Sept. 13 (Bloomberg) -- German Chancellor Angela Merkel’s bid for re-election on Sept. 22 may get a lift from Sunday’s Bavarian state vote, with polls showing her Christian Social Union sister party poised to regain an absolute majority.
Led by Prime Minister Horst Seehofer, the CSU has rebounded in the state since 2008 when its worst result in more than 50 years forced the party into a coalition with the Free Democrats. Merkel is due to hold a rally on Sept. 20 in the state capital Munich that will be her eighth speech in Bavaria since July, underlining the region’s importance to her bid for a third term.
Bavaria, the biggest of Germany’s 16 states by territory and the second largest by population, with 12.4 million people, is a bellwether for the federal vote seven days later. A CSU majority would validate Merkel’s stewardship of Europe’s biggest economy and her leadership during the euro-area crisis, lending her momentum against her main challenger, Peer Steinbrueck.
“Merkel is scrutinizing the Bavarian vote for something to give a meaningful push to the last week of her campaign,” Peter Matuschek, chief political analyst of polling company Forsa GmbH in Berlin, said in a telephone interview. “A marked improvement of the CSU’s score will be held up as a triumph by Merkel.”
The CSU is polling 47 percent in Bavaria, according to an Emnid survey for N24 television yesterday. The opposition Social Democrats, Merkel’s main rivals at the national level, are at 18 percent, while their Green party allies had 12 percent. The Free Democrats had 4 percent. Emnid polled about 1,000 voters on Sept. 11. No margin of error was given.
Nationally, support for Merkel’s Christian Democratic Union and the CSU is a combined 39-41 percent, according to the seven leading polling companies. The SPD under Steinbrueck is at 25-28 percent. The Greens are at 9-12.5 percent, while the Free Democrats, Merkel’s current coalition partner with whom she wants to ally again after Sept. 22, is at 4-6 percent.
The election ambitions of Merkel and Seehofer are aided by Bavaria’s economic performance. Home to BMW-maker Bayerische Motoren Werke AG, engineering giant Siemens AG and insurer Allianz SE, the state’s gross domestic product last year was about $619 billion, bigger than the output of Poland or Austria.
Munich-based BMW’s share price is 131 percent higher now than on Sept. 27, 2009, the last federal election date, compared with a 49 percent rise in the benchmark DAX Index.
“What really makes me happy is that we have eliminated youth unemployment,” Seehofer said in remarks carried by N-TV yesterday. Bavaria’s unemployment rate is 3.8 percent compared with 6.8 percent nationally in Germany.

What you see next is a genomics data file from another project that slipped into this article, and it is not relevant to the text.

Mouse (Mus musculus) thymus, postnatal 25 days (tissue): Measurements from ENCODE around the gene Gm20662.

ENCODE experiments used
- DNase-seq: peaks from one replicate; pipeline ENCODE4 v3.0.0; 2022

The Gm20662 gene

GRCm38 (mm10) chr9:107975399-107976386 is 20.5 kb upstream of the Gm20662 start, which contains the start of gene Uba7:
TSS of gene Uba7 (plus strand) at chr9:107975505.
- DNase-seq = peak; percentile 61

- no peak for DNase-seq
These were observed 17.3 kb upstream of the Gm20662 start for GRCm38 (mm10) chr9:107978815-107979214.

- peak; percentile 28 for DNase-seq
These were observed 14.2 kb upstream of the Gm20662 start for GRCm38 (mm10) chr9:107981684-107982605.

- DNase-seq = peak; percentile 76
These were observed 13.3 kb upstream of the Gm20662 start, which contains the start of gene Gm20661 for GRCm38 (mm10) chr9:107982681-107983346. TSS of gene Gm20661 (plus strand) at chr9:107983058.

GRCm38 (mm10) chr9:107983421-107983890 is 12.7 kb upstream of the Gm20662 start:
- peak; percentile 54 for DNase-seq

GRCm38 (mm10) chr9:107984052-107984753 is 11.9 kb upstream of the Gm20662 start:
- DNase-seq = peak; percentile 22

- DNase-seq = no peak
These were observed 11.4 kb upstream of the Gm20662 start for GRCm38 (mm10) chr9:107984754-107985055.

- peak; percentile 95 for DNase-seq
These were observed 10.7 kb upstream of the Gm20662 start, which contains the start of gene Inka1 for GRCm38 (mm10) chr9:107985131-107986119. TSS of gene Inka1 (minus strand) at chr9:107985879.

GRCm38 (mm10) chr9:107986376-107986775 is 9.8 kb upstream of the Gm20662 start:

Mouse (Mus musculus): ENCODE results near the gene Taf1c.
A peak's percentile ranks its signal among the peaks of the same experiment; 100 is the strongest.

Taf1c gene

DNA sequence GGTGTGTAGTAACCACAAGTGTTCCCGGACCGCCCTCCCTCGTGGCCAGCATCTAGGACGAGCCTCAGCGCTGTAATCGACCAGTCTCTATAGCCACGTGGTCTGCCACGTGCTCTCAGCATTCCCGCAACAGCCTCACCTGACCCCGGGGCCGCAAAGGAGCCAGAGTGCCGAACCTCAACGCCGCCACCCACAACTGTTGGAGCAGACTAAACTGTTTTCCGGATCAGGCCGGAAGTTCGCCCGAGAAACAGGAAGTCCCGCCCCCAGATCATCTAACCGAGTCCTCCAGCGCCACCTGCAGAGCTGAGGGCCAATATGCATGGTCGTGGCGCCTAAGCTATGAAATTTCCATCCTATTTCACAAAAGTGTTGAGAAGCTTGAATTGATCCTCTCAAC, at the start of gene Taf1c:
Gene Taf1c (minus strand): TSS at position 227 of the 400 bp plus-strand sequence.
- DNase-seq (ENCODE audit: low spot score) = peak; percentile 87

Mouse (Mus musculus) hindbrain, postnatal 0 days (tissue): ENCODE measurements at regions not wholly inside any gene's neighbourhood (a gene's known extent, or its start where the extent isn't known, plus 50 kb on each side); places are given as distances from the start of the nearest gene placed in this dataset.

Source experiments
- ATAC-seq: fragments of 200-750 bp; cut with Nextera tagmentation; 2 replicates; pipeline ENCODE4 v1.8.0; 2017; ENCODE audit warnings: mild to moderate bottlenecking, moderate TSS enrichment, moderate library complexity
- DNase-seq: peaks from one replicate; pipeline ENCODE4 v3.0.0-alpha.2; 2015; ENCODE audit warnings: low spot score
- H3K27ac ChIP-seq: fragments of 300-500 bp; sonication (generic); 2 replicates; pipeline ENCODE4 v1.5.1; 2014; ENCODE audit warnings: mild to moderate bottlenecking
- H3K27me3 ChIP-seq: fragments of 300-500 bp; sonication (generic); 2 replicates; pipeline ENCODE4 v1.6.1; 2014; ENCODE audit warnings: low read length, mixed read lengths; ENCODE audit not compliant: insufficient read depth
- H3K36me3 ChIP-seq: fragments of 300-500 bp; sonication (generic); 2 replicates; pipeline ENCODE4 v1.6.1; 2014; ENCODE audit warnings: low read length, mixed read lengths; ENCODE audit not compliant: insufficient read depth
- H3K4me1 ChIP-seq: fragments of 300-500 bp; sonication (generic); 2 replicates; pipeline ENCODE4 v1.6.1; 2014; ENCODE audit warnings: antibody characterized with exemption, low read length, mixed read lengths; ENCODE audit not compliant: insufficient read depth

The CSU was founded as a separate Christian Democratic movement in Bavaria after the defeat of Nazi Germany in 1945. Merkel’s CDU was also founded in 1945 in the rest of what became West Germany under Konrad Adenauer, who became West Germany’s first postwar chancellor in 1949.
The CDU doesn’t contest Bavarian ballots while the CSU only puts up candidates in its home state, their votes counting together in federal elections. The CSU has three of the 16 posts in Merkel’s cabinet: currently transport, agriculture and interior affairs.
For all the CSU’s popularity in Bavaria, the last four polls are divided on whether the Free Democrats will reach the 5 percent threshold to win parliamentary seats in the state assembly in Munich. That too could have national ramifications, since just as a strong CSU stands to help Merkel, so a weak FDP might upset her plans for a repeat of her current coalition.
Bavaria, legally called the “Free State of Bavaria,” has always considered itself a place apart from the rest of Germany. “Mia san mia,” is a favorite saying of regional patriots that translates literally as “we are who we are,” though is more usually taken to mean “don’t mess with Bavaria.”
Seehofer hasn’t shied away from conflict with Merkel in pressing his party’s proposal for an autobahn car toll to help pay for German highway repairs. Merkel has remained firm in opposing the plan while indicating that she’s open to discussing the CSU’s two other main campaign goals: the introduction of regional rates of inheritance tax and national referendums on key decisions affecting the European Union’s future.
Voting in Bavaria begins at 8 a.m. local time on Sept. 15 and polls close at 6 p.m., when exit polls will be broadcast on German television. Results based on partially counted ballots will be released from about 6:15 p.m. and preliminary final results are published about 11 p.m.
To contact the reporter on this story: Brian Parkin in Berlin at email@example.com
To contact the editor responsible for this story: James Hertling at firstname.lastname@example.org